Flectofin® – a hingless flapping mechanism

If there is one astonishing example for a biomimetic project following the ‘bottom up approach’, it is the example of the Bird-of-paradise flower Strelitzia reginae with its extraordinary hingeless flapping (opening) mechanism. This biological system has been successfully analyzed, its functional principle abstracted and implemented in a technical system as a cooperation between biologists, engineers and architects. As a result, the hingeless sun-shading system Flectofin® was developed. As the Bird-of-paradise flowers are in bloom in the Botanic Garden Freiburg at the moment, I would like to introduce this biomimetic project in today’s article.


The biological concept generator Strelitzia reginae

Strelitzia reginae is a plant native to South Africa and is pollinated by birds. To reach its nectar, birds are landing on the perch – a long and thin structure at the end of the blue petals of the flower. The weight of the bird bends the perch downwards (as imitated with my finger in Figure 1) leading the petal laminae to flap sideways and expose the pollen which sticks to the bird and is carried to the next flower. After the bird’s take-off (and release of the weight onto the perch) the closed state of the petals is regained (compare Figure 1), protecting the pollen from environmental impacts such as rain or wind. With the next pollinator landing on the perch, the opening mechanism is repeated unaltered – it can take place a vast number of times without structural or functional loss [1].


Figure 1: The secret behind Flectofin®: Strelitzia reginae – bending of the perch leads to reversible sideways flapping of the petal laminae


Abstraction of the functional principle: lateral-torsional buckling

The biomechanical principle behind this opening mechanism is ‘lateral-torsional-buckling’ and can easily be demonstrated with a wooden model (compare Figure 2). The backbone (the perch of the flower/ the wooden beam) is bent, leading to a reversible sideways deflection of the lamina (laminae of lowers/ plastic foil in the model).  Physically speaking (for the engineers among us): the beam is bent in an uniaxial manner which is causing an unsymmetrical bending motion by torsional buckling [1]. This type of buckling is actually a mode of failure in architecture and is tried to be avoided in constructional engineering. In the case of Flectofin® though, it has been recognized as a sophisticated opening mechanism and analysed thoroughly via modelling (not only with simple wooden structures) but also in Finite Element software [1]. Several abstractions and optimizations finally lead to a technical implementation of this principle: Flectofin®.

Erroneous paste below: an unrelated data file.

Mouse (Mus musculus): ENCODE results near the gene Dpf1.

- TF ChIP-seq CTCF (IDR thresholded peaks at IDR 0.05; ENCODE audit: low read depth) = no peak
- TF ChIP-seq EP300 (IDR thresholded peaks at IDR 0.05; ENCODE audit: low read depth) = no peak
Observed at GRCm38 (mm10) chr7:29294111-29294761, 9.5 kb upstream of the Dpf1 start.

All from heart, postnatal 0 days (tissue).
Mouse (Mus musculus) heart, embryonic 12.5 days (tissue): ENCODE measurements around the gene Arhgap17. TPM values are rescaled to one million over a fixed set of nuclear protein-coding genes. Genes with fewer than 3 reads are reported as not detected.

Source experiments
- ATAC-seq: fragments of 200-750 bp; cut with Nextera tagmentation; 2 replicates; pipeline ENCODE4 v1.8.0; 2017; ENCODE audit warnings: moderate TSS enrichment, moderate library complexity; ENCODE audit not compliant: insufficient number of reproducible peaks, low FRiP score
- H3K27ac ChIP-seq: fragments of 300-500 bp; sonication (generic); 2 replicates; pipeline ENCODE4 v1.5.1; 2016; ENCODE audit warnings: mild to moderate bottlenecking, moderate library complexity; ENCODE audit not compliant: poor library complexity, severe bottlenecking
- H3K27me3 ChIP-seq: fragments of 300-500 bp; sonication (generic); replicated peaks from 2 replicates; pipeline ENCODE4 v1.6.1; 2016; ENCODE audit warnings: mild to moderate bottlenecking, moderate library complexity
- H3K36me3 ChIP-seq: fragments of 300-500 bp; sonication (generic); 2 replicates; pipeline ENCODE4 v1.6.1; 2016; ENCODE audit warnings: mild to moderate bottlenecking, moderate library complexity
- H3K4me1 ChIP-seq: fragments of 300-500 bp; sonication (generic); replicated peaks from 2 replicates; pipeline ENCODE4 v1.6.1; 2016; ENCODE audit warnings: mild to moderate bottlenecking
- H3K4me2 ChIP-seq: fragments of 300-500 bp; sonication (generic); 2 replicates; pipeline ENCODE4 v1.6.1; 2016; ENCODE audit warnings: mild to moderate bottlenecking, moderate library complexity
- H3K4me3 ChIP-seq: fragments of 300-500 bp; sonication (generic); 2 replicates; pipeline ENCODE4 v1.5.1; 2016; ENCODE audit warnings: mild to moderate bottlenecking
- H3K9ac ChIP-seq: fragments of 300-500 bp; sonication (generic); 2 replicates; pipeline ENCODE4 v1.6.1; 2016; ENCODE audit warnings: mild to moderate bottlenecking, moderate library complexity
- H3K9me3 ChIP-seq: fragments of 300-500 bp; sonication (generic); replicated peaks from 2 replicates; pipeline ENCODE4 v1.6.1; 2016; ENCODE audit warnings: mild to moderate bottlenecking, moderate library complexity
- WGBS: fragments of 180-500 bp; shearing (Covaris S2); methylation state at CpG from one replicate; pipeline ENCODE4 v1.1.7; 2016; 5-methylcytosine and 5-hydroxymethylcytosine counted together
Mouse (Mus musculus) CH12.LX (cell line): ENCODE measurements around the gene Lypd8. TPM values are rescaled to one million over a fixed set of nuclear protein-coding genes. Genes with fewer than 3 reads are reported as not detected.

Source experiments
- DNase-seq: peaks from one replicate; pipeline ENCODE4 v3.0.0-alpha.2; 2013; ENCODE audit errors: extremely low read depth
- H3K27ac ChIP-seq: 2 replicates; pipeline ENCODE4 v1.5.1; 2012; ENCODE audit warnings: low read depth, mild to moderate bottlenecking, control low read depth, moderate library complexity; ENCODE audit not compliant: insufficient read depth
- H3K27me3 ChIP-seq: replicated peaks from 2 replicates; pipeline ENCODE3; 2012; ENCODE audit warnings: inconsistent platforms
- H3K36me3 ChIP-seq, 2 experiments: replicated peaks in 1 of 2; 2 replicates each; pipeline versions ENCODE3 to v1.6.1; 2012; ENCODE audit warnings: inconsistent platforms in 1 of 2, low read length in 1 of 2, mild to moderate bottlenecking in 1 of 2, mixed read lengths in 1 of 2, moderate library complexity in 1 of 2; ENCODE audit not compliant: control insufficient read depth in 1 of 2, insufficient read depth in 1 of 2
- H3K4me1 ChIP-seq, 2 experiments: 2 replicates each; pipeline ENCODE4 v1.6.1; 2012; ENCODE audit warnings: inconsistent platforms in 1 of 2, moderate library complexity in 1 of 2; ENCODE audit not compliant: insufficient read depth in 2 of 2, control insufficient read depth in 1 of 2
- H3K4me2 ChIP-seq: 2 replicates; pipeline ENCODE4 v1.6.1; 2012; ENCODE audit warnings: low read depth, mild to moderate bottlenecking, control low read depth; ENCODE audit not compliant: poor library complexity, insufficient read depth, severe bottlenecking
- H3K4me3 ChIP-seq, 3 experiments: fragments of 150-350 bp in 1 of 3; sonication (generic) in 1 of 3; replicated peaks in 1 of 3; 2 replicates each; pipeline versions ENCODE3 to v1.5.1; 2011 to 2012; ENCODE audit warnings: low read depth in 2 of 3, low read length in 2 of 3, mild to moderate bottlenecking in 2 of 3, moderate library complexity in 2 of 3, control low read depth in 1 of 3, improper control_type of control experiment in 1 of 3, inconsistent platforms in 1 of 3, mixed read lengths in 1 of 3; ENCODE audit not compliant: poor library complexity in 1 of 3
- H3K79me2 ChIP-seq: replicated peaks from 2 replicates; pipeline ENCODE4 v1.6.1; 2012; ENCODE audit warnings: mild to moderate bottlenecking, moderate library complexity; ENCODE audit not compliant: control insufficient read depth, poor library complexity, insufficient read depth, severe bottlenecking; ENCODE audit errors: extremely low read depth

Figure 2: Wooden model of the Flectofin® principle


Technical product: Flectofin®

Sun shading systems are prone to failure, as they often consist of many small elements connected by unstable hinges which are moved often and rapidly. The hingeless and durable opening-and-closing mechanism of Strelitzia reginae is therefore a beautiful inspiration to optimize sun-shading systems. The patented end product Flectofin® is fabricated from fibre-reinforced material and consists of two big laminae (similar to the petals of Strelitzia ans our wooden model). A precise arrangement of fibres in the laminae allows for the sideways flapping of the ‘wings’ as its backbone is bent – leading to an opening and shading of windows on sunny days. The closure of the laminae occurs as easily as soon as the backbone is released. Additional biomimetic optimizations such as reducing stress peaks at the edges of the laminae via the tensile triangles contribute to the functionality of Flectofin® [1]. If you are interested to see how this sun-shading system works and learn more about its development, I would like to refer to this video, which was made in the course of Flectofin® being rewarded with the ‘Gips-Schüle-Forschungspreis’ in 2013.

The Bird-of-Paradise flower is an extraordinary organism – a stunning example of beauty and functional optimization!


[1]: Lienhard J, Schleicher S, Poppinga S, Masselter T, Milwich M, Speck T, Knippers J (2011) Flectofin: a hingeless flapping mechanism inspired by nature. Bioinspiration & Biomimetics 6 (4):045001, doi: 10.1088/1748-3182/6/4/045001

Katharina Bunk

My name is Katharina Bunk, I am 26 years old and work as a PhD student in the ‘Plant Biomechanics Group’ in the beautiful city of Freiburg. I studied Biology at the University of Munich followed by the Master program ‘Bionik/ Biomimetics in Energy Systems’ in Villach/ Austria. I am especially interested in Botany and therefore chose Plant Biomechanics as my main field of research.

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